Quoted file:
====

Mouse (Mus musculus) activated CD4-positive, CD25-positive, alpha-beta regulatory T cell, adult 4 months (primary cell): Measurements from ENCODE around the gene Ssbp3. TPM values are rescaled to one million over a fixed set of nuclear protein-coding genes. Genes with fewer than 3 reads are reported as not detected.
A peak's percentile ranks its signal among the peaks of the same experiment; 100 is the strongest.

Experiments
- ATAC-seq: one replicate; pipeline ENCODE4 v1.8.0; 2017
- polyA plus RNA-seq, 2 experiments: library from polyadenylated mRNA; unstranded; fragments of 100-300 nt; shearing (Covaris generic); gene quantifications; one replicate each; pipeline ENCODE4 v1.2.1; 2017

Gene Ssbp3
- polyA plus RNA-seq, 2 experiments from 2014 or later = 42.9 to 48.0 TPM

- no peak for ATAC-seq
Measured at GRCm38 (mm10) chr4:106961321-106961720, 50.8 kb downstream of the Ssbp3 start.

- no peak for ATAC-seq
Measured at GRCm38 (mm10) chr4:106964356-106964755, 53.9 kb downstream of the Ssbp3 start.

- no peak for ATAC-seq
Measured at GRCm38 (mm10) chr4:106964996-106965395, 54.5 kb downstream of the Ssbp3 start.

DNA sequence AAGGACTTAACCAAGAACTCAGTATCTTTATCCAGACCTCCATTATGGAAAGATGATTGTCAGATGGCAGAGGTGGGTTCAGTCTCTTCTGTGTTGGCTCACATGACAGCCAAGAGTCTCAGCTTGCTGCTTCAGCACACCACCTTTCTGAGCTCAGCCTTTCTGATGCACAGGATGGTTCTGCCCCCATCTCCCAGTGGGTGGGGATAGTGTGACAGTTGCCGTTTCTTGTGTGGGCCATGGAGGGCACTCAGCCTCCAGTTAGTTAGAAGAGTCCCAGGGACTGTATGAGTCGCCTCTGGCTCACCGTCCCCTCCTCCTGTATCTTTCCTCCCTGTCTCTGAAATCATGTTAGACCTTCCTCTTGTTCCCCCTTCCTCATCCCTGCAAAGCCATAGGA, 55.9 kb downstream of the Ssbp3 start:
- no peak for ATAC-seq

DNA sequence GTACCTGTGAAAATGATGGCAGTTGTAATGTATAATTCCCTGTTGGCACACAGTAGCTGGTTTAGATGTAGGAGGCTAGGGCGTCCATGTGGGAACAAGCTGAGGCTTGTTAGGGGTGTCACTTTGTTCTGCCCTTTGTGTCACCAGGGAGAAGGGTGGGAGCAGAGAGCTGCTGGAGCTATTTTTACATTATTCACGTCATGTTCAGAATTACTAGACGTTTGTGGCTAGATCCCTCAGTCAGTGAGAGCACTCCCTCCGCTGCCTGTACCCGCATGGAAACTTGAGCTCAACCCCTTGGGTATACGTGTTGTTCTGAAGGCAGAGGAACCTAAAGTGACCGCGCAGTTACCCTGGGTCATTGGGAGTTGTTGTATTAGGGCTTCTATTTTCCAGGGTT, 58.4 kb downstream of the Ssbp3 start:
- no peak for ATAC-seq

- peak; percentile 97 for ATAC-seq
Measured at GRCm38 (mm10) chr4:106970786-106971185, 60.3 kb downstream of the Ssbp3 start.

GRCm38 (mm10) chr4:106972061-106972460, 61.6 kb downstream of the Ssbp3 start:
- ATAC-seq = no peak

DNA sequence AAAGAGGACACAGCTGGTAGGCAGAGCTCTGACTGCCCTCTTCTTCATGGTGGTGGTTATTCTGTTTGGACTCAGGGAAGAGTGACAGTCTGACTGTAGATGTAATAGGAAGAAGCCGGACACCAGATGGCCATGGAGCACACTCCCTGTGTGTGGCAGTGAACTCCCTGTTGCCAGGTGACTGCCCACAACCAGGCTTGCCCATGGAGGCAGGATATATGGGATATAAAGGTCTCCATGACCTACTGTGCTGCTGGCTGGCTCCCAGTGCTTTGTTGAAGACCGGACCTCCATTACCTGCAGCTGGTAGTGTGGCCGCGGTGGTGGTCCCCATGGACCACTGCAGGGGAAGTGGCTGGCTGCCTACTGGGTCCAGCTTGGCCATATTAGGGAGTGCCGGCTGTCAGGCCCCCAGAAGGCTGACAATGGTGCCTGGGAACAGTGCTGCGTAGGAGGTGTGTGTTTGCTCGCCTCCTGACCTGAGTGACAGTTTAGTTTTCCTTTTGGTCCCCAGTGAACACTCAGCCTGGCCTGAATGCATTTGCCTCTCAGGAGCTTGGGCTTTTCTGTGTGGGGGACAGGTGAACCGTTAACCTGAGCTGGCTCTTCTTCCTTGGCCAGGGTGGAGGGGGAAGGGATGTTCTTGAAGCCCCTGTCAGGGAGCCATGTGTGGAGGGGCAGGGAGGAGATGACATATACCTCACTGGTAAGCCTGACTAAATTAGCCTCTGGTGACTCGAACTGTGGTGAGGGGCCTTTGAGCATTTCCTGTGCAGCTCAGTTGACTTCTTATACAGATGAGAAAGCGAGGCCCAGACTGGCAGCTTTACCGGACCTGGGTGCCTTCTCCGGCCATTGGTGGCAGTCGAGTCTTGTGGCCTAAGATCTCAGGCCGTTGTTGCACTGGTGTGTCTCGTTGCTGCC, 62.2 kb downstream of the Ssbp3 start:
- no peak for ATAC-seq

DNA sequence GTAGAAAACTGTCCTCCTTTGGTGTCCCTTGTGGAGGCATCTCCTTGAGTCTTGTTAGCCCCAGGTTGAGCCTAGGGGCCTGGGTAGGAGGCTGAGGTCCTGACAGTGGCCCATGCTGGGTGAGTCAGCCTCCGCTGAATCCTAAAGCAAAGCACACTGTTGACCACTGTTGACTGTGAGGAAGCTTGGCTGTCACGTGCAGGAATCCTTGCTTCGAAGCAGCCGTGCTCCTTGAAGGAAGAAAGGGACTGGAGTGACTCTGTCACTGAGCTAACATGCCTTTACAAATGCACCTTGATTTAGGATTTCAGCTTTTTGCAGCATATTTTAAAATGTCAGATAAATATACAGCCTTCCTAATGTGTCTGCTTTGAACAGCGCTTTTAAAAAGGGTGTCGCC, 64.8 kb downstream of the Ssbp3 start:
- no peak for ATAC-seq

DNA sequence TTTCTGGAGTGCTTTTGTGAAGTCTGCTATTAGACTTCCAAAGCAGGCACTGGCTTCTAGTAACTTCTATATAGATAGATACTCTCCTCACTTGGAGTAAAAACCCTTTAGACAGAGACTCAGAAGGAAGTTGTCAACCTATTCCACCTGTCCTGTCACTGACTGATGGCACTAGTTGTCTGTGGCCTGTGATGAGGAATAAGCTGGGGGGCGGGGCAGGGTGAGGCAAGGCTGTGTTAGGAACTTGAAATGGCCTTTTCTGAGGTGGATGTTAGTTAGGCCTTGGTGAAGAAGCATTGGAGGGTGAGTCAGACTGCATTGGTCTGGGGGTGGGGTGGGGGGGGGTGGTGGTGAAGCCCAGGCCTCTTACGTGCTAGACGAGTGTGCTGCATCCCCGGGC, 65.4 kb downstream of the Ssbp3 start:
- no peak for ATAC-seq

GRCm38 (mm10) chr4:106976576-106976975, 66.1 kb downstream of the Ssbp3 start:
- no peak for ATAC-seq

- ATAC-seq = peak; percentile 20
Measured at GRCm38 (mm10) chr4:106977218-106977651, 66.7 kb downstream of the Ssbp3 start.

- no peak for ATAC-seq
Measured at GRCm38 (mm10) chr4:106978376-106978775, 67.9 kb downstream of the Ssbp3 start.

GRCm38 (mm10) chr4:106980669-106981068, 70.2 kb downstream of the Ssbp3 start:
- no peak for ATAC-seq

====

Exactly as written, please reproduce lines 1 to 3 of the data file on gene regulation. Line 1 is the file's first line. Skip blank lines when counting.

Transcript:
Mouse (Mus musculus) activated CD4-positive, CD25-positive, alpha-beta regulatory T cell, adult 4 months (primary cell): Measurements from ENCODE around the gene Ssbp3. TPM values are rescaled to one million over a fixed set of nuclear protein-coding genes. Genes with fewer than 3 reads are reported as not detected.
A peak's percentile ranks its signal among the peaks of the same experiment; 100 is the strongest.

Experiments